Tomorrow I will be flying – if British Airways cooperates – to the other side of the world, to the very tip of Africa, crossing two continents and an ocean, to settle my butt on sofagirl’s sofa in her Cape Town house. Sue has planned more activities than a professional travel agent – and I suspect she typed an itinerary to keep everything straight – but, knowing us, a few things will fall by the wayside in favor of chocolate and Netflix on the sofa. This blog is not called Campari and Sofa for no reason.
The last time we saw each other was nearly two years ago in New York. To be more precise, we reconnected around midnight on a dark street in Brooklyn. I arrived with heavy baggage, in the knowledge that, a few days after my return, I would undergo breast cancer surgery.
Some people thought I was mad to postpone a surgery to fit in a trip that had been planned over months but, with the blessing of my surgeon, I instinctively knew it was the right thing to do. Being with my best friend was going to infuse me with the strength and level headedness I was going to need in the months to come. We laughed, we kept the panic at bay and, all in all, had a jolly good time, quite a bit of it spent on a not so comfortable Brooklyn sofa with chocolate and Netflix. Plus ca change…
Receiving a cancer diagnosis – or any other serious illness for that matter – does not affect just one person but an entire family and beyond. To get through it, it takes a village. At the hospital where I volunteer, I see disease taking its toll on everyone around the person lying in bed. It’s not unusual for family members to break down with me, recounting the history of an illness in precise details. I recognize the tiredness, the worry, and, at times, the impotence.
The medical community is only now beginning to take into consideration the whole person and the support network around her when suggesting courses of treatment. Overcoming serious illness becomes a collective endeavor. I know it was for me. I benefitted from the doctors, certainly, and their caring staff but my resiliency was supported by my amazing family; by the friends who checked in on a regular basis; by my mother and my other best friend, Silvia, who decided, unbeknownst to me, that letting me spend Christmas with a bandaged breast and no proper tortellini just wouldn’t do, and showed up unannounced; by spending two weeks in New York doing silly things. Everyone helped me walk the tight line between focussing on the disease but also carrying on with the business of living.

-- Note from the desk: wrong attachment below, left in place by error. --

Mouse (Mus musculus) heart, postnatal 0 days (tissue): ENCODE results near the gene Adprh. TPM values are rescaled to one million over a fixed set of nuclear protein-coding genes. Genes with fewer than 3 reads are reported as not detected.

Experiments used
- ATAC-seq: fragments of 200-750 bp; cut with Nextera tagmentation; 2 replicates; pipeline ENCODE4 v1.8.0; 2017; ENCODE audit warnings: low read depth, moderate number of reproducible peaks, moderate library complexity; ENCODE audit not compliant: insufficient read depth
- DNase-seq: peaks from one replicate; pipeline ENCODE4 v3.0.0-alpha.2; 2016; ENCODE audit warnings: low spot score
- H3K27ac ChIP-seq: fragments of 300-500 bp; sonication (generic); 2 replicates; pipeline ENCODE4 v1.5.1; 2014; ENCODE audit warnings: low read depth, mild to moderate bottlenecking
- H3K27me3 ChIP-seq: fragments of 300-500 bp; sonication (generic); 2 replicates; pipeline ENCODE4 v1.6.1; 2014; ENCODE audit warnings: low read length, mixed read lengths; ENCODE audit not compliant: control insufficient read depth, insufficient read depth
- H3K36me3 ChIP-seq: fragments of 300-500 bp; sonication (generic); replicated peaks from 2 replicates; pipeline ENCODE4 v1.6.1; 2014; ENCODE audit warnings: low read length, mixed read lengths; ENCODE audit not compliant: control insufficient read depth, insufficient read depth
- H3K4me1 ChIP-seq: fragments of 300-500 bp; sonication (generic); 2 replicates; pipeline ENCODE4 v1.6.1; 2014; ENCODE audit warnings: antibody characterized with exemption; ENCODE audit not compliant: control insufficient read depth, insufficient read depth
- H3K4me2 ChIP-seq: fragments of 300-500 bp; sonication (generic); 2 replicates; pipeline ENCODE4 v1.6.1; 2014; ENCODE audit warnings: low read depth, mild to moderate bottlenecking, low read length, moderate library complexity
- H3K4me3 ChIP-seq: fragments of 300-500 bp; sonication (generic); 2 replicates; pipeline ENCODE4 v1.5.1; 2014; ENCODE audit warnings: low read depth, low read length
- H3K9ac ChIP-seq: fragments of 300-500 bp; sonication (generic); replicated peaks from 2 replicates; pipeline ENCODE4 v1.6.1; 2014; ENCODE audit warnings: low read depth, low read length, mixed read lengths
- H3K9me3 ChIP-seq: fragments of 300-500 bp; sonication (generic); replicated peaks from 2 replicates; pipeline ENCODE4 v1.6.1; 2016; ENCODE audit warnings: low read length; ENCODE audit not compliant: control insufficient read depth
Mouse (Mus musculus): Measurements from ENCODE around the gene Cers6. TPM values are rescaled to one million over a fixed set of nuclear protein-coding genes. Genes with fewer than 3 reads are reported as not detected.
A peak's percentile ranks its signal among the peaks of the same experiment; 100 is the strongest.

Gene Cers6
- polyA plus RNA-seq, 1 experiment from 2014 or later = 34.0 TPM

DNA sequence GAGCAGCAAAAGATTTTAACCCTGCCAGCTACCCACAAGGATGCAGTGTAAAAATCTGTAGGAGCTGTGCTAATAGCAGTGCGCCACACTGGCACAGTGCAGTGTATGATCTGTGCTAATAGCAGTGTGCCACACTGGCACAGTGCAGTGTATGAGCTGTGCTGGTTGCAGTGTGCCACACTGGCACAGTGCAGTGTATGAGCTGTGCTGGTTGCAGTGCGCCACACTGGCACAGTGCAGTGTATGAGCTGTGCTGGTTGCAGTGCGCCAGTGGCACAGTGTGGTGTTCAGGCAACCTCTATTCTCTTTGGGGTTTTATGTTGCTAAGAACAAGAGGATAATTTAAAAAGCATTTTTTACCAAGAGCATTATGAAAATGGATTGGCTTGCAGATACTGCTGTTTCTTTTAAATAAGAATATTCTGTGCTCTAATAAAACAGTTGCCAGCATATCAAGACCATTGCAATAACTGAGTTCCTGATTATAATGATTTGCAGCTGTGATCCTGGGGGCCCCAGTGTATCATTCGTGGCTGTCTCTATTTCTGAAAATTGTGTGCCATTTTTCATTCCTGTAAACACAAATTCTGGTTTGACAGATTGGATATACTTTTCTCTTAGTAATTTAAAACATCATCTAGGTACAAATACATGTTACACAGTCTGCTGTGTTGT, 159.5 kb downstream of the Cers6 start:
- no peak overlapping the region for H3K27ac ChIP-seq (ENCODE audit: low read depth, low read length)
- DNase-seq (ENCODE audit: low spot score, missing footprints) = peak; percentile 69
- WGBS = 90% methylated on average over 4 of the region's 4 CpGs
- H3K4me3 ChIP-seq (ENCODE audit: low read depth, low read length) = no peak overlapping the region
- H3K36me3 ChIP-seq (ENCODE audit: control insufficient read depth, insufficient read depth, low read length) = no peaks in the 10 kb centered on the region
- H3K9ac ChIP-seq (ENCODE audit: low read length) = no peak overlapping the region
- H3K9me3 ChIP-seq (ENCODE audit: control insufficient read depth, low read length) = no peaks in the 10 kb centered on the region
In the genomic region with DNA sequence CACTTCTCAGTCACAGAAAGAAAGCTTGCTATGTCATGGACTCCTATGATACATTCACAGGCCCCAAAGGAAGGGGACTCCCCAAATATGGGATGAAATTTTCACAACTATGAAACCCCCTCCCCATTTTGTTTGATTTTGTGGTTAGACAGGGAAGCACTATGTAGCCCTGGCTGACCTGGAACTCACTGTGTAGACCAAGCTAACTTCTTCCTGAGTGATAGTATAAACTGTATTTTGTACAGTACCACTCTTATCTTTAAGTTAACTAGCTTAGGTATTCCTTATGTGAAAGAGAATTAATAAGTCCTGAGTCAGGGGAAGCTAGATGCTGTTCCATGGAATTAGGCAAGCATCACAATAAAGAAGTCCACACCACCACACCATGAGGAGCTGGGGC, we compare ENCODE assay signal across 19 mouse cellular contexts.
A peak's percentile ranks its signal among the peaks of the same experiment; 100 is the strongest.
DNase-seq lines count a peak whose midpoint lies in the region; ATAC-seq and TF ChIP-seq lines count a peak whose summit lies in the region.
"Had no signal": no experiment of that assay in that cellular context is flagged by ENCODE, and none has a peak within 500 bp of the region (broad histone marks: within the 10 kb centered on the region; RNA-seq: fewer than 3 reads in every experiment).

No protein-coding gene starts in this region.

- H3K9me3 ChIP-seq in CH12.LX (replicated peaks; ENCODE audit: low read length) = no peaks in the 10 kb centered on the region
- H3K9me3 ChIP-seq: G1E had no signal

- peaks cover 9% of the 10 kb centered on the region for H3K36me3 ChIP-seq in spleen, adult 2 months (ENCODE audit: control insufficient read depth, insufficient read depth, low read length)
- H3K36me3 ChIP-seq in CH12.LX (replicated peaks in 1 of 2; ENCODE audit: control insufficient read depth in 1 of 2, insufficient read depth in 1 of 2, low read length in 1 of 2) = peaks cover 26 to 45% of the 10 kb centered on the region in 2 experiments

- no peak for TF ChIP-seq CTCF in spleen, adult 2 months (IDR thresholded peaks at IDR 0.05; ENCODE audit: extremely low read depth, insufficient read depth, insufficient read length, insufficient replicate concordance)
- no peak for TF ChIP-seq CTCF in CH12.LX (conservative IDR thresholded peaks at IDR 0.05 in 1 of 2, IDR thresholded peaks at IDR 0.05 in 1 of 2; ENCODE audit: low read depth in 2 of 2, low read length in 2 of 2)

At a time in our country when healthcare has become part of a noxious political discourse, how can we not take into consideration that keeping people healthy benefits an entire society? That disease is not a set of calculations and bottom lines but the measure of a progressive nation?
For a country whose Constitution proudly claims an individual’s right to happiness not to recognize that there can be no happiness without health, is a shameful shortcoming.
This is my parting rant. I am going for two weeks of reconnecting with my best friend, hoping to take in an elephant or two in the wilderness, and planning to enjoy fully all the moments in between. Maybe you will hear from the both of us, if a cocktail or two inspire us to write. Maybe you will just have to wait for my report back.
In the meantime, take care of yourselves and of those around you.